Monday, August 31, 2009

Second Day - Patience (and confidence) are virtues

My nickname this morning would have to have been "General Disarray." I dawdled around trying to set something up for work back home, then had to scramble to get the boat rigged and my gear on. I left my Clif Bars in the truck, and forgot a minor piece of sailing clothing. With all that, I still got onto the water about in the middle of the fleet.

We're sailing WAAAAY on the other side of the bay from the yacht club. Today it "only" took 1.25 hours to get out there. I did some tuning with a few younger American sailors, and we came to the conclusion that the left side of the course was favored. One of them dutifully followed the plan, nailing the left side of the start line and booking out to the left corner. He was looking pretty good out there when my fleet's starting signal was made.

The breeze was dying and I watched the boats racing ahead. My gut was telling me to watch out for the right, and with the right side of the starting line favored, I NAILED the start and took off in the new right breeze! Unfortunately, a number of starters in my fleet were over early and we were called back to restart. The breeze went so far right the committee canceled the race for the prior fleet as well. My buddy came back and relayed that he had enough of a lead to limp out of the left in OK shape, but others behind him weren't so lucky.

The breeze stayed right, and the race committee moved us another mile away from the yacht club. While waiting for the gun to go off, someone came up to me and said "this offshore breeze must be pretty similar to what you have on Long Island Sound." His comment made me think a bit and settle down, as I tried to imagine myself back home, in my fleet, with that same confidence in the conditions and my ability.

Around 3pm we finally got a start off. Again I started well near the committee boat. A big left shift came through right after the start and I tacked over onto port, heading right with about 10 other boats. Most of the fleet to our left tacked over as well, and for a few minutes we all sailed on port tack toward the right.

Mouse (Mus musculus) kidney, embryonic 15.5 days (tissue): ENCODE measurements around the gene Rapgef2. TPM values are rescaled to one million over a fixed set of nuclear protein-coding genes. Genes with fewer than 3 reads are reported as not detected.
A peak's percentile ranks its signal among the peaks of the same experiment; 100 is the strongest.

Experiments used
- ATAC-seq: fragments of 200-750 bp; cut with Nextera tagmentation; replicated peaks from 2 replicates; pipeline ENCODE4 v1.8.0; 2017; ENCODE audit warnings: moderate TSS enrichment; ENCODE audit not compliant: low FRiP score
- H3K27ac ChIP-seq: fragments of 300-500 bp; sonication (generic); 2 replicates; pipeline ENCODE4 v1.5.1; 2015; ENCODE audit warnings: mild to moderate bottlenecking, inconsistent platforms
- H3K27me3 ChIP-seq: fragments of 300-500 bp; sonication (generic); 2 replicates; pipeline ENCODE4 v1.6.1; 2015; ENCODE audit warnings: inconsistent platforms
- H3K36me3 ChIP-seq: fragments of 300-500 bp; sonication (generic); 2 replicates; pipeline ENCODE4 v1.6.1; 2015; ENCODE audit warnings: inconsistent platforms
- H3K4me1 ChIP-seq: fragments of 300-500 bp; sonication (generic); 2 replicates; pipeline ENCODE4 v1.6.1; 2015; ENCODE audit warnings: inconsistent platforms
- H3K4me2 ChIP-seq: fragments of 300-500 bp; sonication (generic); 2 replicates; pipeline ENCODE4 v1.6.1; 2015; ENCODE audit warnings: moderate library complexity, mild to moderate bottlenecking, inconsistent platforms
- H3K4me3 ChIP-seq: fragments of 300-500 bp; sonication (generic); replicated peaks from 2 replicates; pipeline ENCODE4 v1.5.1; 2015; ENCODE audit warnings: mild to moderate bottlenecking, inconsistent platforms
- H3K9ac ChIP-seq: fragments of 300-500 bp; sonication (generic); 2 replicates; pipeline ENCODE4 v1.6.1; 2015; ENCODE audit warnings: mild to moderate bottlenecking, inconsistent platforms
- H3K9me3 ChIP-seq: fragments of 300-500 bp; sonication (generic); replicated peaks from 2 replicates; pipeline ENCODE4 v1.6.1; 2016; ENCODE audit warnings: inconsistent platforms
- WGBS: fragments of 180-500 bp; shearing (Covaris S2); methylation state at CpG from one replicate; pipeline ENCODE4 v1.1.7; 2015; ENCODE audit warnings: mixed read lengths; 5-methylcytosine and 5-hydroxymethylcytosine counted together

After awhile the boats over my shoulder were starting to aim toward me. Normally, this means that the wind is shifting in your favor and you should tack to cross the fleet. I second-guessed myself for a bit, worried about the guys to my right gaining more, but decided to sail my own race, do the percentage move, and cross the fleet while I could.

At first it didn't look so hot. The breeze was kind-of light, and while I managed to cross the boats behind easily, the guys I let go right were looking pretty good. Then the breeze freshened a bit and went more forward. Again, I looked over my shoulder and the people now coming out of the right were aiming toward me. With that confirmation, I tacked again, and blasted off into the lead in a great left shift that held almost til the weather mark. I rounded about 10 boatlengths ahead at the first mark, and managed to extend the lead to about 1.5 minutes at the finish. It was satisfying, to say the least!

While waiting for the next race the breeze went left towards the standard seabreeze direction and freshened considerably. Again I started at the committee boat and had a decent first leg, rounding in the top 10 or so. The breeze got lighter and lighter. It was excruciating, staying crouched in the boat in a little ball, concentrating like crazy to get the boat to go forward with each little tiny puff of breeze. Then the wind died completely, and filled in from the right. The poor guy in the lead dropped almost to the very back--I, too, fell precipitously, before the race committee sounded three sweet horns to indicate that they were abandoning the race--halleluya!

After a long slow tow home I touched the dock at around 7:30, or 8 hours after I left it. Long day for only one race.

Tomorrow is the last day of qualifying. My 1st place dragged me up from 11th to a tie for 3rd overall. It's exciting, but there's still a lot of regatta to go!

We had a beautiful sunset tonight:
And much to my surprise, parked across from my Toy-home was a rare, Toyota-based Mirage. Never managed to find the owner, but here's a pic of this futuristic-looking thing with my rig in the background:
Check out the space-age fiberglass body and groovy front spoiler, fender flares and running boards!

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